Version 1 (modified by benl, 4 years ago)

--

Destructive Update

Update of base values

Values can be updated with the (:=) operator, which copies its second argument over its first.

 main ()
  = do   x = 2
         putStrLn $ show x   -- prints '2'
 
         x := 3
         putStrLn $ show x   -- prints '3'

Update of algebraic data

The structure of algebraic data can be modified with the (#=) operator. This replaces the constructor at a particular node with a new one.

We'll use a simple point type as an example. In this definition, x and y are field names and are local to the Point type. This is different from Haskell, where all field names become functions in the top level scope.

 data Point
     = Point { x :: Float; y :: Float; }

We'll also define an instance of the <hask>Show</hask> type-class, so we can print out the result.

 instance Show Point where
     show (Point x y)	= parens (show x % "," % show y)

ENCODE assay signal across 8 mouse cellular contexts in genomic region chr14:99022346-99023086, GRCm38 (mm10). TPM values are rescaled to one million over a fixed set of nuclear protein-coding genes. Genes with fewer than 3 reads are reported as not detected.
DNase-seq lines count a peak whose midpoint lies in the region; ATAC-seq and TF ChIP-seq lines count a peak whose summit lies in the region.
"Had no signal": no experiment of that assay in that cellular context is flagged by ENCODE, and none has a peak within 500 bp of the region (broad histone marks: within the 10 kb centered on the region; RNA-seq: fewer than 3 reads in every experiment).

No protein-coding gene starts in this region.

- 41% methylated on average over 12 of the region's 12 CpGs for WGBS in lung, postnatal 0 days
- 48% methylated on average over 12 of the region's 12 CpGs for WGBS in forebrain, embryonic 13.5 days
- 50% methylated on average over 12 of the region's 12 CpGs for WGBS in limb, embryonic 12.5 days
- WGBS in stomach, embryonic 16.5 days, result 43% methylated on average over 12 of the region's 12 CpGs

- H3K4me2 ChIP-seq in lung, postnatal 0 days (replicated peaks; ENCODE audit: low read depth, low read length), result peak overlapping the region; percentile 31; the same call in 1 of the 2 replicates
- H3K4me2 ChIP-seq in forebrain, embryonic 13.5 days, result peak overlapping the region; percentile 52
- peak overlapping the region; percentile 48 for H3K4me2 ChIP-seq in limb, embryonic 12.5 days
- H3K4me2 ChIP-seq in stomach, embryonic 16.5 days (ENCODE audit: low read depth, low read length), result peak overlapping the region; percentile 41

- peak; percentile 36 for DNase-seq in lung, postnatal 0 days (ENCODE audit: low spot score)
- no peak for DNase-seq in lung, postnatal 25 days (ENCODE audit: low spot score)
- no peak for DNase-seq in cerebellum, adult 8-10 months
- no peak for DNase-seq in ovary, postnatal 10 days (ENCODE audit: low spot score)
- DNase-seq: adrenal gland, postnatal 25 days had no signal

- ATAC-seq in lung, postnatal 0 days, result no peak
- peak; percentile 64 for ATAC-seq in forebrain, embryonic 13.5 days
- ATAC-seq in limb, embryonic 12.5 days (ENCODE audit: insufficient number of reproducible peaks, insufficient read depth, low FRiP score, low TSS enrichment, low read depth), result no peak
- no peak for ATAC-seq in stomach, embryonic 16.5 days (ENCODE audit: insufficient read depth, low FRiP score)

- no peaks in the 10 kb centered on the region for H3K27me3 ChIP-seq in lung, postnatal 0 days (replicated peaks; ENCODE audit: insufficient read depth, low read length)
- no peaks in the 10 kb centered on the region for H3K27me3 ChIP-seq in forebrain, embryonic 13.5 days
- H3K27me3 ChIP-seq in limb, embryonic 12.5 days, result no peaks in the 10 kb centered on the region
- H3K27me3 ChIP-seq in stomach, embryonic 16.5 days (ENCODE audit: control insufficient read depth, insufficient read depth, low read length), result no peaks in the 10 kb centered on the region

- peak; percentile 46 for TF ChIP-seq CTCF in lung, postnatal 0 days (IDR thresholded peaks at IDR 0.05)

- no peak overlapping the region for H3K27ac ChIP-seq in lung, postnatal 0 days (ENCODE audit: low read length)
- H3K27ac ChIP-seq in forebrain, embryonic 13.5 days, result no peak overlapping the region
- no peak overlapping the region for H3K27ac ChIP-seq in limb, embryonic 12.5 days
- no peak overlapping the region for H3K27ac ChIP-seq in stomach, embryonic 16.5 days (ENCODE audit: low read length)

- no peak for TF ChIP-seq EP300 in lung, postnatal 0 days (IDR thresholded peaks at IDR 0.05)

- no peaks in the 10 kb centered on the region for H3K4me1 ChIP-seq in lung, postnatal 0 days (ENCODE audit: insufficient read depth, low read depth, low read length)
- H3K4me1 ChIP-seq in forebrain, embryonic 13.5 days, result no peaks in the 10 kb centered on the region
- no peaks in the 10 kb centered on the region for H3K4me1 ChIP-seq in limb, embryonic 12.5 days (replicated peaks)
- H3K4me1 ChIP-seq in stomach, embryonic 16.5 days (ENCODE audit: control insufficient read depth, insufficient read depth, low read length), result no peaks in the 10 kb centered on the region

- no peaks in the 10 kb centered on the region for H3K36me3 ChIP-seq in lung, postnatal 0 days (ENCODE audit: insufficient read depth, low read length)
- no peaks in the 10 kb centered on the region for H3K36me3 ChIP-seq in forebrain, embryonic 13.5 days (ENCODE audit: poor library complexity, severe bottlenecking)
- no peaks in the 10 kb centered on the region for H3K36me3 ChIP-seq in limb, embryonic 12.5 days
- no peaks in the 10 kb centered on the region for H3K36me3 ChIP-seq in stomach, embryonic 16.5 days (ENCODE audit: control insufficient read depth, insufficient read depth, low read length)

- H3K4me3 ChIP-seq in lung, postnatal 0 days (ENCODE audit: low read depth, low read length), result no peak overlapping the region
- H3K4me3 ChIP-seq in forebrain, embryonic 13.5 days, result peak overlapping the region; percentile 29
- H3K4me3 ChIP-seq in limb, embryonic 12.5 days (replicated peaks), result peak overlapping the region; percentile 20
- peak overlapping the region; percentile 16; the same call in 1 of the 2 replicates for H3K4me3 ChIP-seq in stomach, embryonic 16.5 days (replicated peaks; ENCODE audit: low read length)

}}}

Values of `Point` type are constructed in the standard way, and we can use the field names to access their components.

{{{
 main ()
  = do   point  = Point 2.0 3.0  -- construct a new point
         putStrLn $ show point               -- prints '(2.0, 3.0)' 
	 putStrLn $ show point.x             -- prints '2.0'
}}}

Projecting the `x` field gives us the `Float` object inside `point`. 
{{{
         oldX   = point.x
         putStrLn $ show oldX                -- prints '2.0'
}}}

Binding a literal value allocates a new object.
{{{
         newX = 5.0
}}}

We can now make `point` reference this new object.
{{{
         point#x #= newX
         putStrLn $ show point               -- prints '(5.0, 3.0)'
         putStrLn $ show oldX                -- oldX is still '2.0'
}}}

== Reference projections ==
In Disciple, we don't need to change our data definitions to include `Ref` or `IORef` types before we can update them. References are created on the fly with the reference projection operator `(#)`.

In the previous example, when we used `(#)` a reference was created which held a pointer ''into'' the `point` object.
{{{
        (point # x) :: Ref Float
}}}

The `(#=)` operator is just a regular function which has type:
{{{
        (#=) :: forall a. Ref a -> a -> ()
}}}

When we then evaluated:
{{{
        point#x #= newX
}}}
The pointer inside `point` which used to reference `oldX` was updated to reference to `newX`.